Comic Review – The Dark Lord Battles Padmé’s Handmaidens (Again) in “Star Wars: Darth Vader” (2020) #30

Way back in issues #3 through 5 of this current run of Marvel’s Star Wars: Darth Vader comic book, the Dark Lord of the Sith traveled back to the planet Naboo (where he once got married when he was formerly known as Jedi Knight Anakin Skywalker) and did battle with Padmé’s handmaidens, who– probably rightly so– blamed him for her untimely death.

Now the handmaidens have come to Vader, in search of their friend and fellow double Sabé, who’s been working alongside the Dark Lord for a number of issues’ worth of stories now.

Darth Vader Vol. 3, #30 begins with the handmaidens aboard Darth Vader’s Super Star Destroyer Executor, with Dormé having been taken into custody after she was discovered impersonating Sabé by Vader himself. The other doubles of Padmé hack into the computer system and discover that Sabé has been assigned to assassinate Jul Tambor on Skako Minor, though they don’t necessarily believe that she would be capable of such an act. Vader tells Dormé that Sabé is working for him under her own free will, and he takes her aboard a Lambda-class Imperial shuttle in an effort to prove his point. Meanwhile on Brentaal IV, it turns out that Sabé has intentionally missed Tambor’s heart– which in Skakoans is apparently somewhere in the lower gut– and takes him aboard her ship in order to avoid Vader bringing his wrath down on Jul’s camp. But Tambor still has one final trick up his Techno Union sleeve: the ship is soon boarded by a battalion of Battle Droids, all of whom were once destroyed by Vader in combat at the tail end of the Clone Wars.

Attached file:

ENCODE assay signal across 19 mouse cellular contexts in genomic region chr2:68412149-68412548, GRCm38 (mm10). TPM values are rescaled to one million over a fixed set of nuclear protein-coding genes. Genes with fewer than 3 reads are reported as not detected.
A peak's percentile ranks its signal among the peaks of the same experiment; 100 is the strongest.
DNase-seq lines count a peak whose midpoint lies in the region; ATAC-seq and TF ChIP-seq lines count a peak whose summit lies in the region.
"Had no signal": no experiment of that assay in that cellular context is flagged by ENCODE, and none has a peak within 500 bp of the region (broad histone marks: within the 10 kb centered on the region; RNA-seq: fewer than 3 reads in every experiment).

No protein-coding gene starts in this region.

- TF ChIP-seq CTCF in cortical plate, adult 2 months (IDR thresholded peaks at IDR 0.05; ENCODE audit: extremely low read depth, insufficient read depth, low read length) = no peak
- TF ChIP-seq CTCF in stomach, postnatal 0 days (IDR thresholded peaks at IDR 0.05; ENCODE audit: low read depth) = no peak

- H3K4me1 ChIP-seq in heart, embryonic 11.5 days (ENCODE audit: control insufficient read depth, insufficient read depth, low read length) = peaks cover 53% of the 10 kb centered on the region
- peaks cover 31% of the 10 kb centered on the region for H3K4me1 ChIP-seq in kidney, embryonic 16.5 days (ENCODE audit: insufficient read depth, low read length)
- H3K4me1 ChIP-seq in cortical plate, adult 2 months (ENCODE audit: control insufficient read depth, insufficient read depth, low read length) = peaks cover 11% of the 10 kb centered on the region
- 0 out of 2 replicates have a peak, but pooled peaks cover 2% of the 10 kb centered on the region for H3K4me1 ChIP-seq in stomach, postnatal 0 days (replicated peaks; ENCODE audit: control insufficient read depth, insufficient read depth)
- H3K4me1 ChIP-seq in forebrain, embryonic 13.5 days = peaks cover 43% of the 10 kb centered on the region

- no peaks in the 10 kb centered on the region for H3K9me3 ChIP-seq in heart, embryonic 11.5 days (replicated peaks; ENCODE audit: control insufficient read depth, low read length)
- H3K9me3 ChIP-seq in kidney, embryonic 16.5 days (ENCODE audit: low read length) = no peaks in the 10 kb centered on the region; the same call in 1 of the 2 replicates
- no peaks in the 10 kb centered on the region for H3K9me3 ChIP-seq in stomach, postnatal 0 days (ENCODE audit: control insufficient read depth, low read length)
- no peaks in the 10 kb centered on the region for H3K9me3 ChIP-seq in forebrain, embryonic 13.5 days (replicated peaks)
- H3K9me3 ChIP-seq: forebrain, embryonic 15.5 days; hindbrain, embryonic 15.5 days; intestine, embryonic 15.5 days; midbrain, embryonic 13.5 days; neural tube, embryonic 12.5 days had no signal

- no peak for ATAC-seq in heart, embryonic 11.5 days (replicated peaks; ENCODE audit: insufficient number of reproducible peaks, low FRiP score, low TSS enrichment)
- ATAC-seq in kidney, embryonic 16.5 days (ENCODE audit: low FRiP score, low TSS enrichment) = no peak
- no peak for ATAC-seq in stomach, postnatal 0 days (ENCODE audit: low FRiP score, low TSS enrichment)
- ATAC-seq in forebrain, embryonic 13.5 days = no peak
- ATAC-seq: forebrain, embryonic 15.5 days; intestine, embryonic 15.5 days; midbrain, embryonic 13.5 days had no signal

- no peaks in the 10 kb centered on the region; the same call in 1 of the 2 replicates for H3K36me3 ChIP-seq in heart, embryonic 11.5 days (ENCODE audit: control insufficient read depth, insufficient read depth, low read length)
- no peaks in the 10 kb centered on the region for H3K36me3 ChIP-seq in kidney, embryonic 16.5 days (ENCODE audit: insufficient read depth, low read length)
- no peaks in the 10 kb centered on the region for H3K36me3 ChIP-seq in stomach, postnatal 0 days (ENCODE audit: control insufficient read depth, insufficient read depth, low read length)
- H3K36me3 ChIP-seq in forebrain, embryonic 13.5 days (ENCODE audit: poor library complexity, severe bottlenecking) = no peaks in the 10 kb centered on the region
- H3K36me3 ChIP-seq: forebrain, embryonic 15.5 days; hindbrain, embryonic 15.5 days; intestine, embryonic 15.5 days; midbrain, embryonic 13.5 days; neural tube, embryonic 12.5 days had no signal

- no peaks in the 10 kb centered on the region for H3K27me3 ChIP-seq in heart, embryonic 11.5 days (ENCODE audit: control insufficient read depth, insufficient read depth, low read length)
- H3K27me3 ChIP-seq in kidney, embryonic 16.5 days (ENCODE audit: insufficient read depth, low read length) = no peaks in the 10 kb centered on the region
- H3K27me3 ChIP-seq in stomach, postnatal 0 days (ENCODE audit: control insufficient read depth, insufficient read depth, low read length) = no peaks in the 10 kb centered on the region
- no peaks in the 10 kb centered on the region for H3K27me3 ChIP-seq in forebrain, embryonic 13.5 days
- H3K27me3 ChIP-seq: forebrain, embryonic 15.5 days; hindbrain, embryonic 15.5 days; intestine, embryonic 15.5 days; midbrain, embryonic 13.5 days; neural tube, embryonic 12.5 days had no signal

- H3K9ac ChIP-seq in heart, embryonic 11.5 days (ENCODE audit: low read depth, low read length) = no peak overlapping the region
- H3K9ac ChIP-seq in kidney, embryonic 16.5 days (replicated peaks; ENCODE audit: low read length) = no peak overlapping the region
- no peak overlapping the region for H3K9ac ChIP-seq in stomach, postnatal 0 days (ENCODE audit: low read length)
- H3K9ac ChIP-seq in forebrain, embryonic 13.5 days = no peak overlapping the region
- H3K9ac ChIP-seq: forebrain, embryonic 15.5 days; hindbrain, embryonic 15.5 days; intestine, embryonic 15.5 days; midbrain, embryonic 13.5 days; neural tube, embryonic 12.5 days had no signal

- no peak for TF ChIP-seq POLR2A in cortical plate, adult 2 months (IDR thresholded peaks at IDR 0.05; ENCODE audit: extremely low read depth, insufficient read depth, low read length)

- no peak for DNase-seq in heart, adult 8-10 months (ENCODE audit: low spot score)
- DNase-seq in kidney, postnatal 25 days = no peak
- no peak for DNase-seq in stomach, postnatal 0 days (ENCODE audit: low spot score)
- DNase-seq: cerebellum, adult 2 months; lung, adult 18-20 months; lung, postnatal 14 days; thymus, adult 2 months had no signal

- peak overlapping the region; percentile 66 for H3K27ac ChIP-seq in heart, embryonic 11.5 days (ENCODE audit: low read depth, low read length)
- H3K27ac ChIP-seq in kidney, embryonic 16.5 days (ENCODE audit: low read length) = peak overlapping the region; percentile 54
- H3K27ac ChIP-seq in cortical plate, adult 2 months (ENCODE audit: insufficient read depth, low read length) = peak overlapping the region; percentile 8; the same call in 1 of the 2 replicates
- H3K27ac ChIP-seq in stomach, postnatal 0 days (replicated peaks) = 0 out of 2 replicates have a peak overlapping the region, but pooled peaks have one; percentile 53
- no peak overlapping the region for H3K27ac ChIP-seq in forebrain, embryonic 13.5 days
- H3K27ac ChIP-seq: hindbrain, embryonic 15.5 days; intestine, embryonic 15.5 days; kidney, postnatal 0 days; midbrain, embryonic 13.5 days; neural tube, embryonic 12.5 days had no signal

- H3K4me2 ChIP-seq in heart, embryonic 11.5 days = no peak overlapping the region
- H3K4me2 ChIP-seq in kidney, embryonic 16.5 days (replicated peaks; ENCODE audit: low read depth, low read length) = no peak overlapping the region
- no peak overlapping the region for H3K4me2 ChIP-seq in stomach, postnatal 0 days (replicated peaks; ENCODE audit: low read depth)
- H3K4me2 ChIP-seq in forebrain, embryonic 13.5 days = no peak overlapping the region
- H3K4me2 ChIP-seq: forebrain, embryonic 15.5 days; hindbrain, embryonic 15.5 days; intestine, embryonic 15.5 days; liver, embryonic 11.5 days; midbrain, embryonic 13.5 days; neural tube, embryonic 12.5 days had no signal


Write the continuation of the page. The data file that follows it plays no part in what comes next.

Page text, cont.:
In a different part of the galaxy, Vader uses Dormé to draw the other handmaidens off his Star Destroyer and down to the surface of the planet Fedalle, where they pretty much immediately begin to fight each other. The rematch does last terribly long (just a couple pages), with Vader of course emerging from the skirmish victorious, but the handmaidens then reveal something he couldn’t have expected. They used data collected from his armor during their last encounter, coupled with a command code collected this time, to initiate a self-destruct mechanism aboard the Executor. In exchange for not blowing up Vader’s capital ship with the thousands of Imperial crewmembers on board, all they want in return is Sabé. But when Ochi of Bestoon receives a message from Jul Tambor threatening Sabé’s life, these diametrically opposed parties find a way to work together. That brings us to this month’s cliffhanger ending, which asks the question of how long Vader and the handmaidens can cooperate in the interest of Sabé’s safety and survival, but there are also hints in this issue that Sabé may be working an alternate angle to what’s on the surface. Overall I thought this was another fun outing from writer Greg Pak and artist Luke Ross, but as I’ve said recently I’m crossing my fingers that they’re building to a resolution to the handmaiden saga in this title sooner rather than later, considering it’s been dangling there for almost three years. Regardless, Star Wars: Darth Vader remains a reliably entertaining read populated by a collection of memorable characters and locations in A Galaxy Far, Far Away.

Star Wars: Darth Vader #30 is available now wherever comic books are sold.